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  • #5
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I agree with all of that and realize care must always be taken to be forthright..
But admission of uncertainty is a two-edged sword among the general public. How many non-scientists actually understand the fundamental tenet that: you can never actually prove anything correct. It is inherently a negative business.
In my engineering R&D hat I was always astonished by otherwise very smart people telling me they wanted to spec ±0 tolerances and 0% failure rates....it is the same issue. And so perfectly acceptable levels of uncertainty are often used as a cudgel by the ignorant or nefarious.
 
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  • #6
symbolipoint
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I have seen a number of scientists bemoan the fact that the public doesn't trust science as much as they should, but I think scientists themselves are in large part to blame, because they themselves have painted a picture of science as an authority much too broadly, instead of being careful about levels of confidence and being open about uncertainties. So when something that the public was told was "science" turns out to be wrong, the public does not get the correct message, which is that what they were told was "science" was just preliminary research and much of such research later turns out to be wrong, and that's a normal and expected part of science. Instead the public gets the message that science is just another false authority, claiming to have an inside track to the truth when it really doesn't, so they think they're free to just ignore it whenever it says something they don't like.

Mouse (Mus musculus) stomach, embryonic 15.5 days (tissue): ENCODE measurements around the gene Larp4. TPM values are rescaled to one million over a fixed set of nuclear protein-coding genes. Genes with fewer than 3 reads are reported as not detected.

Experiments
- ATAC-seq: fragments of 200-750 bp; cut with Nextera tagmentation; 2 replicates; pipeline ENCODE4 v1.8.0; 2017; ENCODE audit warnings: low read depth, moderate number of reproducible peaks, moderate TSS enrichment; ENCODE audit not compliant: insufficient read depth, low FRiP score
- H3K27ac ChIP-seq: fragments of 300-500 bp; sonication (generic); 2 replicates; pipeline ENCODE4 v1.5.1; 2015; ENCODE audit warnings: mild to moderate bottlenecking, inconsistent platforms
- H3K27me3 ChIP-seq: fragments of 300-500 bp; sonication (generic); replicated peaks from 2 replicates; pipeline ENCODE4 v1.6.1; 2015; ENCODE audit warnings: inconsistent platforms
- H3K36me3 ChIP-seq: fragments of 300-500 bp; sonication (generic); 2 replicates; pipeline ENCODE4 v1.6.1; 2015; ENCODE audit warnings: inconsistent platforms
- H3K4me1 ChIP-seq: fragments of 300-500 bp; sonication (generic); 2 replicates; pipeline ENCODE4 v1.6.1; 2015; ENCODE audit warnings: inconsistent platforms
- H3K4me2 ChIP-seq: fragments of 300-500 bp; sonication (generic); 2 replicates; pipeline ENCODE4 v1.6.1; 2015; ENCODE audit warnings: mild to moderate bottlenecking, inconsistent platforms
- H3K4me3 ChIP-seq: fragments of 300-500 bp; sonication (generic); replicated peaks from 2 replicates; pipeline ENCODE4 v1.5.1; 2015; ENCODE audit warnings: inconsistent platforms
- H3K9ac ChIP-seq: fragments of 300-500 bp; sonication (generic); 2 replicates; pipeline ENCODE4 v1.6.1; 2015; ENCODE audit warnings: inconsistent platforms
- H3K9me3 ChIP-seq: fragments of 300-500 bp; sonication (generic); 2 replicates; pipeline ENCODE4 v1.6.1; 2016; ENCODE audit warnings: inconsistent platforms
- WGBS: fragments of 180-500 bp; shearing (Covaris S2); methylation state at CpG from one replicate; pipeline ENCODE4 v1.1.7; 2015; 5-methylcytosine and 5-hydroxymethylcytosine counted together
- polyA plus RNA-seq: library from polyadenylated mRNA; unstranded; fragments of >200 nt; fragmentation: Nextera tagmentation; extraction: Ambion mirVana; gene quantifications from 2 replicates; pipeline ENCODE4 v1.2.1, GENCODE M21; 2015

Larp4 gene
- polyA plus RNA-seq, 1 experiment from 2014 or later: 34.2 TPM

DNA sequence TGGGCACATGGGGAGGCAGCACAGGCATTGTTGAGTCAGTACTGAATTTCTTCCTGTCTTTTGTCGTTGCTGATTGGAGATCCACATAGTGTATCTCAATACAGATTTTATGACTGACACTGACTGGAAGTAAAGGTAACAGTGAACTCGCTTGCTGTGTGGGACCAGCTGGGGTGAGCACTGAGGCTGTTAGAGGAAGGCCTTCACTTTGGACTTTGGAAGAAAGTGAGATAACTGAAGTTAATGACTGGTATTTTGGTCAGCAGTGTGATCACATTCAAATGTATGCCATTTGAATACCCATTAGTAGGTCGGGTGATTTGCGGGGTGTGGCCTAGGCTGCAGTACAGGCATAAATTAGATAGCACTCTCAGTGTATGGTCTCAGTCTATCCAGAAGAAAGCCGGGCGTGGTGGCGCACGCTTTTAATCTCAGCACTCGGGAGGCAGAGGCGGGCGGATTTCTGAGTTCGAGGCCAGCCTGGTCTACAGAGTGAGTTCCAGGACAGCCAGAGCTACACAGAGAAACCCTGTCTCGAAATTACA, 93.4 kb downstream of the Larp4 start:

The public then easily confuses Engineering with Science.
 
  • #7
PeterDonis
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admission of uncertainty is a two-edged sword among the general public
While this is true, I don't think you can solve it by not admitting uncertainty. Since the public is quite capable of misinterpreting no matter what the scientist says, the best the scientist can do is to just describe the current state of knowledge, including lack of knowledge and uncertainty, as accurately as possible.
 
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  • #9
symbolipoint
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I don't follow. Can you be more specific?
Think about what part of your post I quoted. Post number 6. What you said. That was what I meant.

Scientists mostly investigate to understand; they theorize and test, and often retheorize to find something that fits better. Engineers must be certain.
 
  • #10
PeterDonis
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Scientists mostly investigate to understand; they theorize and test, and often retheorize to find something that fits better. Engineers must be certain.
I'm still not sure I follow. Are you saying the public confuses engineering with science now? Or that the would if scientists did a better job of accurately describing the current state of knowledge, uncertainties and all?
 
  • #11
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Excellent article about a difficult issue. When someone asks me what is the essence of science - I always say - doubt. It is of course more subtle than that, and to those that want to know more I ask them to read Feynman's Character Of Physical Law (or watch the videos). I believe it should be part of the general reading at school for all students. With that background I think a proper socratic discussion can take place led by someone that does understand the issue - which I fear most teachers at High School do not.